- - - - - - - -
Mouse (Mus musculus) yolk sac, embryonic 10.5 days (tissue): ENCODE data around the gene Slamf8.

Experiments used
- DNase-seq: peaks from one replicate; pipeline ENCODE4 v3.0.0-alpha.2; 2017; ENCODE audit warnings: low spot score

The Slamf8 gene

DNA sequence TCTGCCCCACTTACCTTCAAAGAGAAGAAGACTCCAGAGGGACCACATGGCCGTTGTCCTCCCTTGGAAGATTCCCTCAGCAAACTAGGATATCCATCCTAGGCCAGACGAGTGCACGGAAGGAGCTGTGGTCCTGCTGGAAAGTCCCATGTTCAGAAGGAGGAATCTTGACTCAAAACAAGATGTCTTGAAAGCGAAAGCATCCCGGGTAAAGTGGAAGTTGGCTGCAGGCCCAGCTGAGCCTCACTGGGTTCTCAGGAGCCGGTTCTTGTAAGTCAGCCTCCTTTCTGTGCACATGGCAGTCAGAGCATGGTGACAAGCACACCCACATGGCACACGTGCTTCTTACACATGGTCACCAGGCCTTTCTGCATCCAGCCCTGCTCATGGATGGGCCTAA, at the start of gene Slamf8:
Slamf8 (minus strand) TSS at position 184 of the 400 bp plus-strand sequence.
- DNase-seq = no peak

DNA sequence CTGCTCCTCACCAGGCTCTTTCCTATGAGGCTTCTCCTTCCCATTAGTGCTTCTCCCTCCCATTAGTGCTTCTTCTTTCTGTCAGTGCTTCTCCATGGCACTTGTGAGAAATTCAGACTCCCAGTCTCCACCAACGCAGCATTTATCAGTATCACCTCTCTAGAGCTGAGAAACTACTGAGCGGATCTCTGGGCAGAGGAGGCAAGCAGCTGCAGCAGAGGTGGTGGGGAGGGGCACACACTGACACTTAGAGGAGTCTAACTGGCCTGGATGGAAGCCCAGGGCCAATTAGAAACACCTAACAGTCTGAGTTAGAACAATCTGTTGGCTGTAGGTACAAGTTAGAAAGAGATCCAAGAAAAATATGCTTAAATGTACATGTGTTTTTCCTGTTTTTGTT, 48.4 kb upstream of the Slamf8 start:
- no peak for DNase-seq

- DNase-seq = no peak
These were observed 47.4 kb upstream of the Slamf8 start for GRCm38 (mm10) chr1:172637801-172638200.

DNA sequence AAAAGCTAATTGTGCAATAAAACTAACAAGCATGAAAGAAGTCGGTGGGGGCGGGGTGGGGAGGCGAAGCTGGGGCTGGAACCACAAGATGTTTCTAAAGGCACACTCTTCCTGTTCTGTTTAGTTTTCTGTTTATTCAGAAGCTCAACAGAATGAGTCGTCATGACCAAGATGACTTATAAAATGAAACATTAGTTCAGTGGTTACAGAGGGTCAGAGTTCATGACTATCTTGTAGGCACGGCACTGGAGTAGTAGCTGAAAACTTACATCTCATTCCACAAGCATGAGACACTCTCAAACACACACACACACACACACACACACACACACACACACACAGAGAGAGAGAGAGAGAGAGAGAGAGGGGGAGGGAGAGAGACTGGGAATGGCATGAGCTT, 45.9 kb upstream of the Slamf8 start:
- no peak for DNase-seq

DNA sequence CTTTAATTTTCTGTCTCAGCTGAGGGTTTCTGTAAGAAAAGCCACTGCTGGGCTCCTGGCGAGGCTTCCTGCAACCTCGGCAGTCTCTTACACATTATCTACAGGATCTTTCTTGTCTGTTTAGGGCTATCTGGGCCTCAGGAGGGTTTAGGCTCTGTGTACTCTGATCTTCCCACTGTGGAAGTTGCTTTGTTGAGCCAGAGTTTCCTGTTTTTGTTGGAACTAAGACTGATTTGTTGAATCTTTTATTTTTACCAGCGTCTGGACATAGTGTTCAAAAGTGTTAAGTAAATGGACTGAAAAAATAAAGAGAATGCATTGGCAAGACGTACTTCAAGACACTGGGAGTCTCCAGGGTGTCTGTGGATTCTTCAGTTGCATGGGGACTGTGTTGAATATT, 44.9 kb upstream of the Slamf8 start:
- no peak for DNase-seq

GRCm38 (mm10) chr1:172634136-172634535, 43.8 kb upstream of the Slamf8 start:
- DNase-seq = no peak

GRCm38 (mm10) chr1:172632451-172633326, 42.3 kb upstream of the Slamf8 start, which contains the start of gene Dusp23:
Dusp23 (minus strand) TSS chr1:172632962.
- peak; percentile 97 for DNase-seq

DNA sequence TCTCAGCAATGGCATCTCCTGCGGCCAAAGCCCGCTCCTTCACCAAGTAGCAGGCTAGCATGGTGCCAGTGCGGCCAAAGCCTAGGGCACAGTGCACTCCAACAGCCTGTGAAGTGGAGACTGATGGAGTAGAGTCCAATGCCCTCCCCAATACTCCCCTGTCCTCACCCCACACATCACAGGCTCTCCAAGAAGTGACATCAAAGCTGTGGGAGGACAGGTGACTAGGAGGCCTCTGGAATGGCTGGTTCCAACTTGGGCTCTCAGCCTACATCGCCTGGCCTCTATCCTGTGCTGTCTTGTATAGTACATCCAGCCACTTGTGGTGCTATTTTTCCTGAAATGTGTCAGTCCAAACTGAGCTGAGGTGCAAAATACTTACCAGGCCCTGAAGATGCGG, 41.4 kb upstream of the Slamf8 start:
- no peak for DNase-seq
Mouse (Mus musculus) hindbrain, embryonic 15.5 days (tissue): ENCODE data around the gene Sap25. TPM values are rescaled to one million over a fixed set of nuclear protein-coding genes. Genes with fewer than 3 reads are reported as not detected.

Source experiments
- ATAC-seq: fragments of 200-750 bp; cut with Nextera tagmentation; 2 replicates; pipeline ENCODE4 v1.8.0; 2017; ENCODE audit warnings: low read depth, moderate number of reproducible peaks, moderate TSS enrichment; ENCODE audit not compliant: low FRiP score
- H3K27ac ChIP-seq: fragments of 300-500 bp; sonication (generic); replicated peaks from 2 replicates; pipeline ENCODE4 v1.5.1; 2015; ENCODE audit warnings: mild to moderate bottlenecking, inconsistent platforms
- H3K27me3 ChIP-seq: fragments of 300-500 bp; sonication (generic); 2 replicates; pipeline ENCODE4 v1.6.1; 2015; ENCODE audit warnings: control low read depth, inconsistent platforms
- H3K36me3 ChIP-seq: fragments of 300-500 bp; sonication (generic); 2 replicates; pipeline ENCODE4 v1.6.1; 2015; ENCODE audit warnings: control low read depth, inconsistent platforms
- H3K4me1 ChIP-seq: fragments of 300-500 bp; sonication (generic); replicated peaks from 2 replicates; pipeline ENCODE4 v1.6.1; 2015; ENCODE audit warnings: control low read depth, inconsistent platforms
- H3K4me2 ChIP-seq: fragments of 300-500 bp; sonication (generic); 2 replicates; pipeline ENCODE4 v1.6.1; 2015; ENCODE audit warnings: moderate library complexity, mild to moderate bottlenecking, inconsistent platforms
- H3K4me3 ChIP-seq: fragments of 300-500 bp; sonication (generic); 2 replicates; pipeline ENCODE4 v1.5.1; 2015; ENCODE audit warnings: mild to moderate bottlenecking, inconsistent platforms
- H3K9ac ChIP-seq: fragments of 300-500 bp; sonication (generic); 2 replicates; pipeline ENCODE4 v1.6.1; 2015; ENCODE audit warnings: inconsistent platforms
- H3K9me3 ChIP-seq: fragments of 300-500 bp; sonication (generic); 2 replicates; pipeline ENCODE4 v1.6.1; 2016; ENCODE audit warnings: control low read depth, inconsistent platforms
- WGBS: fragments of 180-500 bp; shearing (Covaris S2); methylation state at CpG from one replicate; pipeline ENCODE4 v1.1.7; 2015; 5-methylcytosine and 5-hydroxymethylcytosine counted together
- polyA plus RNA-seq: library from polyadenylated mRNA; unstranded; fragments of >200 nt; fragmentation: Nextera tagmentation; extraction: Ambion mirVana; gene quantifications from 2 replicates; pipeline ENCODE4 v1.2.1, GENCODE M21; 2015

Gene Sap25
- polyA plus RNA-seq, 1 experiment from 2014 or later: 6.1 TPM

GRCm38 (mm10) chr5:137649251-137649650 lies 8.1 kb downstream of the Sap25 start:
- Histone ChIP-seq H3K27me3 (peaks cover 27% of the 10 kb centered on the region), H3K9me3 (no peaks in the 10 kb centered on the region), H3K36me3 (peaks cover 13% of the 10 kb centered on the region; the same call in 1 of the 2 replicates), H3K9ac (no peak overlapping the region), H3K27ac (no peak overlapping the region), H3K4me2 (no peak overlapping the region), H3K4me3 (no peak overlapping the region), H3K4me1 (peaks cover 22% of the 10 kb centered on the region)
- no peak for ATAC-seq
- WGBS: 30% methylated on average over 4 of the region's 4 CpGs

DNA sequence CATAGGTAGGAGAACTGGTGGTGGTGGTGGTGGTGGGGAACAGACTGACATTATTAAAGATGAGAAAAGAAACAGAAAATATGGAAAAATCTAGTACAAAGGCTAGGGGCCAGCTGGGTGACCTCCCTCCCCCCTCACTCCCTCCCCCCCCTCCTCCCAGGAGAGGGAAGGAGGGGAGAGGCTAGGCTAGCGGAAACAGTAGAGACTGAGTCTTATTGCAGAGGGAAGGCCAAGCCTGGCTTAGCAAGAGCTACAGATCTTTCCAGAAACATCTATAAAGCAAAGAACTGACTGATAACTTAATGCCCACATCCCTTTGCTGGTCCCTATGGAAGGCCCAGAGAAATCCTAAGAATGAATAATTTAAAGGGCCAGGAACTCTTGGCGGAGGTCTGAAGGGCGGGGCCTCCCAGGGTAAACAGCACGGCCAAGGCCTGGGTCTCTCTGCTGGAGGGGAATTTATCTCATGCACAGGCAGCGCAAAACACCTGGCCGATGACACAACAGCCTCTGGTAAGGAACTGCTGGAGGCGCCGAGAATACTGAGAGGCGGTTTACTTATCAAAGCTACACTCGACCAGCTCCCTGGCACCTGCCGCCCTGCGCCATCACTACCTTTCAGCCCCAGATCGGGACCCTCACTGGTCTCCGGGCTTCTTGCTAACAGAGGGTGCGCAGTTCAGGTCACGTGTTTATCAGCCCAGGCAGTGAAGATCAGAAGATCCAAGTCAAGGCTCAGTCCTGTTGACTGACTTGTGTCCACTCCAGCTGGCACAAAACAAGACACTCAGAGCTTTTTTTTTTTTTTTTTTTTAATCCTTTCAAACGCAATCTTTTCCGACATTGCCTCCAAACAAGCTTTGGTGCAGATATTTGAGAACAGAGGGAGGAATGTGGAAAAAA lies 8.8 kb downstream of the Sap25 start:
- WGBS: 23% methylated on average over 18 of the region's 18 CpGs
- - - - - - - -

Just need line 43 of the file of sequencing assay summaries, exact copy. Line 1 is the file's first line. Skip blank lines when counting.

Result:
- WGBS: 23% methylated on average over 18 of the region's 18 CpGs